CITY GIRL: From technology to its people, Ethiopia is just magnificent
From 300 feet above the ground with less than a mile to touchdown at the Bole International Airport, Addis Ababa, looks like a tapestry weaved with neatly demarcated green and dry patches of land and punctuated with red-roofed houses.
The weather is hot and dry but I had been forewarned that the biting night cold could be unforgiving.
After the usual immigration checks, that took me less than two minutes (I am lucky, it could take up to two hours on a busy day), I am immediately welcomed into Ethiopia when a rather good looking driver from Elilly Hotel shows up.
The ride from the airport to the hotel is quiet, leave for a few remarks from the driver – whose name it’s a pity I cannot recall.
“Kenya, Nairobi or Ethiopia? Which city beautiful women?” he asks me.
“Definitely Kenya,” I tell him. He laughs and apologises profusely for keeping me waiting at the airport for almost 40 minutes.
Ah, the airport wait. Minutes after landing, I wandered around the massive airport that has been built to impress.
The airport is a mammoth work of glass, tile and latest technology, a far cry from what we call an international airport here in Kenya. Sorry, but that’s the truth.
REAL STORY OF ETHIOPIA
The parking lots are orderly with more than enough parking spaces, devoid of the mean looking policemen you will find at Jomo Kenyatta International Airport who wait for you to sneeze to arrest you.
Addis Ababa, is one big construction site. The real estate boom is on steroids here. At every turn is an old building torn down to make room for a taller, glassier and glossier edifice with a Chinese contractor’s name displayed prominently.
The city is abuzz with life, albeit a little slower than Nairobi. Through the highways and narrow streets, you will find little old vintage Ford cabs, painted in an ugly blue colour – the one we use to paint our gates.
The vintage blue cabs, which I am sure are about forty (plus) years old, remind me of Cuba, emitting exhaust fumes as they trudge on resiliently, oblivious of the changing times and vehicle technology. Those who do not take taxis hop on to some rickety jalopies they call buses.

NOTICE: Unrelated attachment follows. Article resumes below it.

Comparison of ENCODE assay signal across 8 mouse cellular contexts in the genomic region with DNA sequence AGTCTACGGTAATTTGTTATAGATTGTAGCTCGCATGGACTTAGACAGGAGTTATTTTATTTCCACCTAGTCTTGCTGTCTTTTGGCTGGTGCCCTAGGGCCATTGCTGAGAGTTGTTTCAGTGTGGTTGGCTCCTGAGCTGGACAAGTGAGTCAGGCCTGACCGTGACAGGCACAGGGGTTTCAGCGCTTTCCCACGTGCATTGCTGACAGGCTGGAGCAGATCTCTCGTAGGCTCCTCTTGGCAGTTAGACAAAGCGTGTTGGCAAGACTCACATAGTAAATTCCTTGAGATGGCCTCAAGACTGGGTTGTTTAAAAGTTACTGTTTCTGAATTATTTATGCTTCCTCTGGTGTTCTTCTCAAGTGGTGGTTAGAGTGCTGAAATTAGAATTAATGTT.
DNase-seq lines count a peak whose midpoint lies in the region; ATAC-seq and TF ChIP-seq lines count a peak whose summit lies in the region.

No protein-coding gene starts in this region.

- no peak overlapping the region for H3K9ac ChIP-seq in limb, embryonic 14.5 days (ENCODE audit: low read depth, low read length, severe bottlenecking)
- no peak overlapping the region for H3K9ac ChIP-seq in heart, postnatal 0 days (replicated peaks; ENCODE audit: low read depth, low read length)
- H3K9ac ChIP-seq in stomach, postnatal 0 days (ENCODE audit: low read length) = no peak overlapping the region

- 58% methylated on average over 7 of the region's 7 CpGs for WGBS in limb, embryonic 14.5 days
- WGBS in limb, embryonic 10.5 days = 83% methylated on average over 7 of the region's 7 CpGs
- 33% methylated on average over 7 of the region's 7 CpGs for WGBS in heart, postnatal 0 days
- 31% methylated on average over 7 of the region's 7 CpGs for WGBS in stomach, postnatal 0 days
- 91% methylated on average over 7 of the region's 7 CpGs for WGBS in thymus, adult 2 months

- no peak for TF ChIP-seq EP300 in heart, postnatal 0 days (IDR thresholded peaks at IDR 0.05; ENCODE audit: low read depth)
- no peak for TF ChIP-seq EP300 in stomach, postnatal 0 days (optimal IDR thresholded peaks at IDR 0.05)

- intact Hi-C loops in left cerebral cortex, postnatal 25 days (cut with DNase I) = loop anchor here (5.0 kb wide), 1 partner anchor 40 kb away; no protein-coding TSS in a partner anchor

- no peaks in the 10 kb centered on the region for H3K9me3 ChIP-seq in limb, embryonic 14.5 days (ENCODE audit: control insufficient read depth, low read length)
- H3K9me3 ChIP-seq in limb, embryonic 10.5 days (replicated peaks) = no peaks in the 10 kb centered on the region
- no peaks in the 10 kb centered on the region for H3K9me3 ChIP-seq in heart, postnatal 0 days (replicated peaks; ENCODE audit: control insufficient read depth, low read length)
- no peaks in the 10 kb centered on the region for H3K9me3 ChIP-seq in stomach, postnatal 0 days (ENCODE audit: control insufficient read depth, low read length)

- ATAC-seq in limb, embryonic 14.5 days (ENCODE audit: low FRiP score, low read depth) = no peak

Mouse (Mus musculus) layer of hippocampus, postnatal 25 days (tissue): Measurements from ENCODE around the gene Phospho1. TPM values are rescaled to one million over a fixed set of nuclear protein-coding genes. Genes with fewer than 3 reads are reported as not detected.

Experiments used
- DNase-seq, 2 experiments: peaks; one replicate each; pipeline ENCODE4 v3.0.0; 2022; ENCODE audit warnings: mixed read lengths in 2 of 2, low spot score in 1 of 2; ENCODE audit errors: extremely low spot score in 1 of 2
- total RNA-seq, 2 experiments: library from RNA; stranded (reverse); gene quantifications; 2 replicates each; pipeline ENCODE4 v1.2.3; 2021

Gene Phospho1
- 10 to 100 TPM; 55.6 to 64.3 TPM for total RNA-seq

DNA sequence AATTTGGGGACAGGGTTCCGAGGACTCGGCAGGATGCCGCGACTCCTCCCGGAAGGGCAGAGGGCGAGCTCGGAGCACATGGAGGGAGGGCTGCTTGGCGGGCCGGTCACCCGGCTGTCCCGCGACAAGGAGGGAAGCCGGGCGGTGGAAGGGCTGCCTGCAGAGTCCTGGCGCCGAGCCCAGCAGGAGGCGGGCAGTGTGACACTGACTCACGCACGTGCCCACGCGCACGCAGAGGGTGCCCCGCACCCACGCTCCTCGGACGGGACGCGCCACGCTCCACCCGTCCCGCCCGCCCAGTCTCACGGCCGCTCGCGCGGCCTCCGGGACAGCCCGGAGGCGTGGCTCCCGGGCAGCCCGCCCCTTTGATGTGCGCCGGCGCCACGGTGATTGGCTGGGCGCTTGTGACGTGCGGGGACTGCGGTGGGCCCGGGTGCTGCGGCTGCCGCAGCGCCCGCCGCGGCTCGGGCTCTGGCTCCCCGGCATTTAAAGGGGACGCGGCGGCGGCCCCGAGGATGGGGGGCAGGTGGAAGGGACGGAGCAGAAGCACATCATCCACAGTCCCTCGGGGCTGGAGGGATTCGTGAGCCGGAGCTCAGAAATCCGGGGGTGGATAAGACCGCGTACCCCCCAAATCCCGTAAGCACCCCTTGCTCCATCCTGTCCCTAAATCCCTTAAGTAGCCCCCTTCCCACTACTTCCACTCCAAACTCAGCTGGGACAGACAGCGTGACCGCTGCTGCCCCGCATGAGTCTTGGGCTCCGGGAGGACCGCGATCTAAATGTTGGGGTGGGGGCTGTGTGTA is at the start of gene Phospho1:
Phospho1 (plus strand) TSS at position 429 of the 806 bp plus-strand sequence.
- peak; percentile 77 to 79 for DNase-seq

But this is not the real story of Ethiopia, and particularly Addis. These are just sideshows. The true story of Addis, is that it is a town fast hurtling into the transport hub of Africa and the newly minted metro and electric trains are proof of this.
Wednesday afternoon, my friends and I took the train around the city and marvelled at the sheer efficiency and organisation of the public transport system here.
Connecting the city of Addis in utter effectiveness and convenience, the train system here is the cheapest form of transport, available to everyone at any time.
We took a ride from Bambis to CocaCola (yes, it is the name of a place in Addis) hoping to find a conductor to charge us and give us tickets.
When nobody asked us for money, I suggested that maybe the ride is “on the house”, but a young man quickly corrected us and told us that you have to buy a ticket from the train station before boarding. He added that an officer goes round to check tickets and anyone without one “faces consequences”.
Being in a foreign land, and afraid of embarrassing ourselves over 2 Birr (Sh10), one of my friends came up with a bright idea to alight at the next stop before we could be discovered.
We alighted at CocaCola, paid 2 Birr (Sh10) and took the train back to Mexico Square after which we took a taxi to the market place. I will tell the market place story another day.
But what is a simple travel story without a paragraph on the locals? The Ethiopians, are the kindest and most generous people I have ever met. The men are respectful and gentle; twice, they offered me a seat in the shade as they stood in the sun (big sacrifice, up here).
The women are beautiful, well-made up with their silky hair cascading down their shoulders. Oh, their hair. They can do so much with their hair. Ethiopian women love their curls.
It is Friday as I hurriedly write this and my friends are impatiently waiting downstairs for me. Today, we will tour the outskirts of Addis and pray that I will have enough energy to tell you the story.